The last piece is a scramble up between the conifer trees and suddenly you pop out on a short logging spur that terminates at the end of the ridge you’ve just climbed. This is the highest point on the hike – at 983 ft in elevation. And you’ve walked about 1.5 miles.

As you have by now figured out, I’m a bit of mushroom enthusiast. Actually, I enjoy identifying the myriad species as much as I like eating them. Actually, I’m quite persnickety about what I pick – mostly Chanterelles and Matsutake and occasionally some Slippery Jacks or other Boletes.

The mushroom growing directly out of the stump is a Gymnopilus Liquiritiae. This is a typical lignicolous mushroom, or a wood rooting mushroom. This species is said to be bitter tasting. Others in this family contain psilocybin and psylocin both toxic substances; the former also being hallucinogenic. I generally stay away from all ligniculous mushrooms, with the exception of the Honey mushroom (Armillaria mellea).

During my latest visit to the Elk Kick loop, during the fall of 2008, I was surprised to find numerous mushrooms stashed in the tree branches of the young conifers growing at the top of this ridge (see picture above). At first I was utterly mystified as to why anyone would pick these mushrooms (mostly Russulas) and then leave them tucked into the tree branches? But then I recalled recently seeing a squirrel scampering up a tree with a mushroom not far from my home in Portland. So apparently this was a mushroom loving squirrel that was stashing his treats to dry among the branches. I have observed this behavior in several locations. So I guess I’m not the only one who’s nuts about his shrooms!

Once having reached the trail at the top of the ridge, we turn left and follow this short spur out to where it joins the main access road for this area – the middle road leading into the Gourlay Creek watershed. This logging road road sweeps past this short spur as it descends the slope and heads northward to Otto Miller rd.

It is possible to follow the road uphill; eventually the road will lead you out to Otto Miller road in the sharp curve between the two house that sit on the top of the ridge. On this walk however, we will walk downhill following the road to the right. Another .10 of a mile brings us to the next intersection that has two roads leading out to the right. This spur road leads out to a ridge end that once supported the equipment to extract the timber. Today, it’s just a quiet dead-end situated at the end of point.

Another quarter of a mile descending to an elevation of 814 feet will bring you to an upland pond with some evidence of beavers. The beavers had taken note of our arrival and had departed, but Loki, burly though he is, loves dashing down the narrow trails that the beavers maintain all around the pond.

Another .10 of a mile brings us to the next intersection at an elevation of 833 feet. Here we will depart from the main road and turn right.

It is possible to continue on this road to Otto Miller road and then descend to the car that was left at the entrance of the main Gourlay trail, but in this hike, we will descend down a parallel route that returns us to the main Gourlay Creek road (grade-line) so that we don’t have to cope with the minimal traffic that uses Otto Miller road.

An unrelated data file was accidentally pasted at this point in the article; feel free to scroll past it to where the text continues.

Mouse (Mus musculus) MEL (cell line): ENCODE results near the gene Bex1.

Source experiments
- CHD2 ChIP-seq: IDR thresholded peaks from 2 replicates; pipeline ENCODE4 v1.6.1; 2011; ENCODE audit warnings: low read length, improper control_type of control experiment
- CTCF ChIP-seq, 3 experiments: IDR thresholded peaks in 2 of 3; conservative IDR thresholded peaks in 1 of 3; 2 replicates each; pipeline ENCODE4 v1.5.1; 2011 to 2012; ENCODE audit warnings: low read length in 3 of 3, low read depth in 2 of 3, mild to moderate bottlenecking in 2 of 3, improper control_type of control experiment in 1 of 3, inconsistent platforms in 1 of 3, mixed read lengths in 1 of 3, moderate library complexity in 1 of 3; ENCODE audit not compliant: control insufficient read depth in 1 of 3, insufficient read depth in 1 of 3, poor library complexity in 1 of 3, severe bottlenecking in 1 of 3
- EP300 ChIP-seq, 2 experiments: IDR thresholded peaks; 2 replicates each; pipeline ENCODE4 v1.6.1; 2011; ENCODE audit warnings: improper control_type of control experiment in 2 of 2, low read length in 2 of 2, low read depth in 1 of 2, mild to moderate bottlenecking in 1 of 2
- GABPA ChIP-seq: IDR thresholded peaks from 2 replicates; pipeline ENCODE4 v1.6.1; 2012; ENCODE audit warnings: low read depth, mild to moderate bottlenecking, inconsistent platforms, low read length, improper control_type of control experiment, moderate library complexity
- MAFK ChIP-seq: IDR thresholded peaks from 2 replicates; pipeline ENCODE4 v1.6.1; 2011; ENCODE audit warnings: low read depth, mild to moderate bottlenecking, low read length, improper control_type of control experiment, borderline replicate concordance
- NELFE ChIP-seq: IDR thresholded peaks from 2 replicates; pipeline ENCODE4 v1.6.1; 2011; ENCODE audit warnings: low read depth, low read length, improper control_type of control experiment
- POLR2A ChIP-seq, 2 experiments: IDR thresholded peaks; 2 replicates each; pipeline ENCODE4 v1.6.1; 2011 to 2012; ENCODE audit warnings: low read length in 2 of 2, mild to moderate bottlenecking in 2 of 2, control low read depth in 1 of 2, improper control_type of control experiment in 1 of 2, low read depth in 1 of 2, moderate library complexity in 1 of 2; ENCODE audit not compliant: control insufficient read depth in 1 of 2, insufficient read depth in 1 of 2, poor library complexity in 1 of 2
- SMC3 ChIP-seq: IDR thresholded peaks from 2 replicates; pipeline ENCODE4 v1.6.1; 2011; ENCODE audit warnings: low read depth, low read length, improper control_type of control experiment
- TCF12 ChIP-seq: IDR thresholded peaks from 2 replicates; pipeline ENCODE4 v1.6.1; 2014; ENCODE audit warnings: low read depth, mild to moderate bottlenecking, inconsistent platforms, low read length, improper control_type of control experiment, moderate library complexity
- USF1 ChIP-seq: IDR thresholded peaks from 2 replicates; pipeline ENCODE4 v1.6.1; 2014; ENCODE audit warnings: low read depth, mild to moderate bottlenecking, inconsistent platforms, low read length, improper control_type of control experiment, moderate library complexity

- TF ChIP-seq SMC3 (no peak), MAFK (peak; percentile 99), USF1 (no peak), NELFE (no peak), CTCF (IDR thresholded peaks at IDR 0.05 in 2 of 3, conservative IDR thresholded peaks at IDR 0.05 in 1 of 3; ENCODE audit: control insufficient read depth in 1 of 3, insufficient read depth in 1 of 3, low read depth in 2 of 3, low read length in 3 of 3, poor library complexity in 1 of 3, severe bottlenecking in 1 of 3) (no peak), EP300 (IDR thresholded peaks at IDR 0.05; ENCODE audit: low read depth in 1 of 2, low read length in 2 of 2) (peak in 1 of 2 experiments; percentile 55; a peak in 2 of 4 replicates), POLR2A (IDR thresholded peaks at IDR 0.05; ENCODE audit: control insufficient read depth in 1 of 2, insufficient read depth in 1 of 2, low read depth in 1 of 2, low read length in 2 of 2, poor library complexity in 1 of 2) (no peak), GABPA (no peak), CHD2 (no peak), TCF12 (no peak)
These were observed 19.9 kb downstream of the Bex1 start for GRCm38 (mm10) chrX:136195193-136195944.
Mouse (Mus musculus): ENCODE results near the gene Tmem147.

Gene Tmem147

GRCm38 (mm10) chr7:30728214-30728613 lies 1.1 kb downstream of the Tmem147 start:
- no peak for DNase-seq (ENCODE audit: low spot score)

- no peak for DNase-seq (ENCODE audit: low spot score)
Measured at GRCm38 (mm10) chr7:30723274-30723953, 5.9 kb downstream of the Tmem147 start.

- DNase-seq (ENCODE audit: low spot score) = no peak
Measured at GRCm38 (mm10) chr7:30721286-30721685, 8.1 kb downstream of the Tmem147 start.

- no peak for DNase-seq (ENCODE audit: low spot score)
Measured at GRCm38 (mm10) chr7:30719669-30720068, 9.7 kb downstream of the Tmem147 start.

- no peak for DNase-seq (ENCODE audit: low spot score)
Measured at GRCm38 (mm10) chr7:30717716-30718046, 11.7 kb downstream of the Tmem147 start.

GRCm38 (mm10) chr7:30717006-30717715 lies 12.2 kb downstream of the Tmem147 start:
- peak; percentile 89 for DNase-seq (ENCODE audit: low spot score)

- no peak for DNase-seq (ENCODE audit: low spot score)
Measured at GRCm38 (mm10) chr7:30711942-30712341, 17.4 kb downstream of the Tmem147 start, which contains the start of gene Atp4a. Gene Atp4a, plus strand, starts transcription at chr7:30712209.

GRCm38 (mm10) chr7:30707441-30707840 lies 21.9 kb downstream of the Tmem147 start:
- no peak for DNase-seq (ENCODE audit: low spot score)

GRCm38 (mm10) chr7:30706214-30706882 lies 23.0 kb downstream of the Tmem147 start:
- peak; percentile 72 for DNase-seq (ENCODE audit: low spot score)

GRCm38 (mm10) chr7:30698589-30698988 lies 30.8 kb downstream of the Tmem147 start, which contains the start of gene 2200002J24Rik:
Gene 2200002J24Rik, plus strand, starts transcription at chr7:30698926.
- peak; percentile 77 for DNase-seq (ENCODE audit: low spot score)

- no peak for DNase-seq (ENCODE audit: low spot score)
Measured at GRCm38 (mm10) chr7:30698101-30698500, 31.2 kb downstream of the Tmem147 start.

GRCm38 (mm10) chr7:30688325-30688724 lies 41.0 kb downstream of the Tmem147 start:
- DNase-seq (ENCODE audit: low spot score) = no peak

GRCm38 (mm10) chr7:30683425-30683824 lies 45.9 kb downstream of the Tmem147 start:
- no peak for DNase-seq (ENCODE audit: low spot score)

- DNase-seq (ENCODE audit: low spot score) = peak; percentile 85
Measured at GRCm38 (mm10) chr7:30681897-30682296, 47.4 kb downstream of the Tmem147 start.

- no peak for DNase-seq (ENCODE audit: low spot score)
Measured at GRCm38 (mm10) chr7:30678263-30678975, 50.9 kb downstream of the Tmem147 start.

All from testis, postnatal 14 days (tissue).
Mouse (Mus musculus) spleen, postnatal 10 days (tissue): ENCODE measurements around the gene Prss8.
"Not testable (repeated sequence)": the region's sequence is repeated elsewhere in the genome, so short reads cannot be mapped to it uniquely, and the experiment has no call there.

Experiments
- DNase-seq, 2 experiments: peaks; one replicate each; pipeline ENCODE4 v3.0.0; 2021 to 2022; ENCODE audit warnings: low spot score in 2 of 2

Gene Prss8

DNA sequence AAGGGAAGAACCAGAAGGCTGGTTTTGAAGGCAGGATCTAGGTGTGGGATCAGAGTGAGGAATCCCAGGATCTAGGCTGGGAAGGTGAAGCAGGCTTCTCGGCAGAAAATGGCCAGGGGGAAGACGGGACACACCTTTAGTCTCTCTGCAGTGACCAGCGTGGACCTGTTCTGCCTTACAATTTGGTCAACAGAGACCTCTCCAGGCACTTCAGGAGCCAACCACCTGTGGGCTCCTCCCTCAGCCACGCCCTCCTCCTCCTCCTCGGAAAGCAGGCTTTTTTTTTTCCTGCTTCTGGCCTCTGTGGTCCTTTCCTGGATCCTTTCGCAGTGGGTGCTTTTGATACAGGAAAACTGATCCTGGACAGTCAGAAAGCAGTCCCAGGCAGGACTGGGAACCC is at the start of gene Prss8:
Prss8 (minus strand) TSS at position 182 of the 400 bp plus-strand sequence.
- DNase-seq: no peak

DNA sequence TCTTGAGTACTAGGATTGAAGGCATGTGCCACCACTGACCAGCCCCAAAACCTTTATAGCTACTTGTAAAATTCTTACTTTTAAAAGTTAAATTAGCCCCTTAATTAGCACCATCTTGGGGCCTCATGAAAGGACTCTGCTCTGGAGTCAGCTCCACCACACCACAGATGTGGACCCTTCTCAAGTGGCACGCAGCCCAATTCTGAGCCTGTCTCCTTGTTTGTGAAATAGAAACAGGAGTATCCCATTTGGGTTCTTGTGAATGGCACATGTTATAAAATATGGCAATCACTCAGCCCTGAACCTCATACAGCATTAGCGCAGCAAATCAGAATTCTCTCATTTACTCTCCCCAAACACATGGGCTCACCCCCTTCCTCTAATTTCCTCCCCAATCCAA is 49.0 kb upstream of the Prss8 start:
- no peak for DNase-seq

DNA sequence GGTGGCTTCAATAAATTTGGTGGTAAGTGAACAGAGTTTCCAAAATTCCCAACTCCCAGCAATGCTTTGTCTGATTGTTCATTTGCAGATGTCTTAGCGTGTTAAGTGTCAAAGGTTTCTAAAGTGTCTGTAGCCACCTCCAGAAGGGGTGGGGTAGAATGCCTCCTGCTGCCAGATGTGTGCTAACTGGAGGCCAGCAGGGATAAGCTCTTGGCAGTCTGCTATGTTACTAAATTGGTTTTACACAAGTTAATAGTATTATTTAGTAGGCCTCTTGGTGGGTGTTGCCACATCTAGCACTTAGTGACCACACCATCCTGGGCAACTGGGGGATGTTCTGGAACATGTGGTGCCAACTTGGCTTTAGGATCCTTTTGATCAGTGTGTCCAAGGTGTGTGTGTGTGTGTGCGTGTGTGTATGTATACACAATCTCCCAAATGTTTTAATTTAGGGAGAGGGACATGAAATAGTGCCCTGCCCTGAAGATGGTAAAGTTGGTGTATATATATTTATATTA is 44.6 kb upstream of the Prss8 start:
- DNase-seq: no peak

Turning right at this intersection (2.07 miles into our hike) we proceed down a wide ridge top road that had been cleared of trees on either side. All around the slope is heavily forested. We follow the ridge top road for a short distance (.07 miles) and choose the left hand fork as the trail splits. This more recently built road descends the north side of the ridge we were straddling. Exactly a quarter of a mile down this track we will encounter the next intersection. To the right a road will veer northwards, but it quickly dead-ends, although older maps indicate that this route will also penetrate down to the Main Gourlay access road.

We will stay left and follow the road as it descends more steeply. Shortly thereafter another short spur road diverges from the left, but again we stay right. Minutes later we will emerge on the side trail that we took to ascend above Gourlay creek to the point where we began our bushwhack. We have now returned to an elevation of 547, and we’ve completed 2.5 miles of the hike.

From here we simply follow the road to the left and descend to the “grade-line” road that drops to 407 feet in elevation before climbing up to the blue gate at 434 feet in elevation , and 3.17 miles in the round trip hike.

3 Responses to Elk Kick Loop

  1. Ryan says:

    Hey, I checked this hike out this last weekend and enjoyed it. I appreciate your project and all the work you have put into it!

    • Jim says:

      Well, I pleased you found the bushwhack up the hillside to the upper trail, and that neither you nor any of your four footed companions (?) got into a fracas with the elk or deer, as mine did. My dog Loki, went to the rescue of his younger, and somewhat dimwitted friend, Buddy the lab, and got kicked by an elk for his efforts. He never really recovered from that battle, though he did live to the age of 12, which is respectable for a Siberian Husky. He never tried to tangle with big quadrupeds after that.

      Jim

  2. Hey there, You have done an excellent job. I will certainly digg it and for my part suggest to my friends. I’m sure they will be benefited from this web site.